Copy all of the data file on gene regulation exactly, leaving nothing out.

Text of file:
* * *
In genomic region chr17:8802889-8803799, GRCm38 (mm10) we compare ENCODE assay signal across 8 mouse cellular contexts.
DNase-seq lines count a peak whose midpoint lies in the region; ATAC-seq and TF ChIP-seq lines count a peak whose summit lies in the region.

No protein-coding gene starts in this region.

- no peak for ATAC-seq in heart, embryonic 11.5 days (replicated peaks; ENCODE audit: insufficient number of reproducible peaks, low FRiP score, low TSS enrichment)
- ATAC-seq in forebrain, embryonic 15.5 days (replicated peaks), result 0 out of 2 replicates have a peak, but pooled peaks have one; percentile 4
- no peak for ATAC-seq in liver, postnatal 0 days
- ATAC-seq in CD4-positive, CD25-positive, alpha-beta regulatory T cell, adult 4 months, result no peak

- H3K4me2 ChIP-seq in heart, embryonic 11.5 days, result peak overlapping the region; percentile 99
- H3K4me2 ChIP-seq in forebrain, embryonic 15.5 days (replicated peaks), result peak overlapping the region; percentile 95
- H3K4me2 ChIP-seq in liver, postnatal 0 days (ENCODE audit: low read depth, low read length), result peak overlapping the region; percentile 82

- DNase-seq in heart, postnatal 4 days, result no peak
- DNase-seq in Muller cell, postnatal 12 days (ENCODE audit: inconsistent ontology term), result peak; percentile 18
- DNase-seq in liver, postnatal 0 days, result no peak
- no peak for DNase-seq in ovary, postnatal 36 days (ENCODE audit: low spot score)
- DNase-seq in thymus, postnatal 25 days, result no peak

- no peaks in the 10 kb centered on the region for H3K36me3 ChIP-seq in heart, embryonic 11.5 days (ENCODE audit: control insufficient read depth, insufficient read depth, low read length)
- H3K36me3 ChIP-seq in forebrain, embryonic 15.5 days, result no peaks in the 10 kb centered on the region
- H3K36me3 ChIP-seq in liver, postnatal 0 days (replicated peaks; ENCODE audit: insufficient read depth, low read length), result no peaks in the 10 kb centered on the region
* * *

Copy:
In genomic region chr17:8802889-8803799, GRCm38 (mm10) we compare ENCODE assay signal across 8 mouse cellular contexts.
DNase-seq lines count a peak whose midpoint lies in the region; ATAC-seq and TF ChIP-seq lines count a peak whose summit lies in the region.

No protein-coding gene starts in this region.

- no peak for ATAC-seq in heart, embryonic 11.5 days (replicated peaks; ENCODE audit: insufficient number of reproducible peaks, low FRiP score, low TSS enrichment)
- ATAC-seq in forebrain, embryonic 15.5 days (replicated peaks), result 0 out of 2 replicates have a peak, but pooled peaks have one; percentile 4
- no peak for ATAC-seq in liver, postnatal 0 days
- ATAC-seq in CD4-positive, CD25-positive, alpha-beta regulatory T cell, adult 4 months, result no peak

- H3K4me2 ChIP-seq in heart, embryonic 11.5 days, result peak overlapping the region; percentile 99
- H3K4me2 ChIP-seq in forebrain, embryonic 15.5 days (replicated peaks), result peak overlapping the region; percentile 95
- H3K4me2 ChIP-seq in liver, postnatal 0 days (ENCODE audit: low read depth, low read length), result peak overlapping the region; percentile 82

- DNase-seq in heart, postnatal 4 days, result no peak
- DNase-seq in Muller cell, postnatal 12 days (ENCODE audit: inconsistent ontology term), result peak; percentile 18
- DNase-seq in liver, postnatal 0 days, result no peak
- no peak for DNase-seq in ovary, postnatal 36 days (ENCODE audit: low spot score)
- DNase-seq in thymus, postnatal 25 days, result no peak

- no peaks in the 10 kb centered on the region for H3K36me3 ChIP-seq in heart, embryonic 11.5 days (ENCODE audit: control insufficient read depth, insufficient read depth, low read length)
- H3K36me3 ChIP-seq in forebrain, embryonic 15.5 days, result no peaks in the 10 kb centered on the region
- H3K36me3 ChIP-seq in liver, postnatal 0 days (replicated peaks; ENCODE audit: insufficient read depth, low read length), result no peaks in the 10 kb centered on the region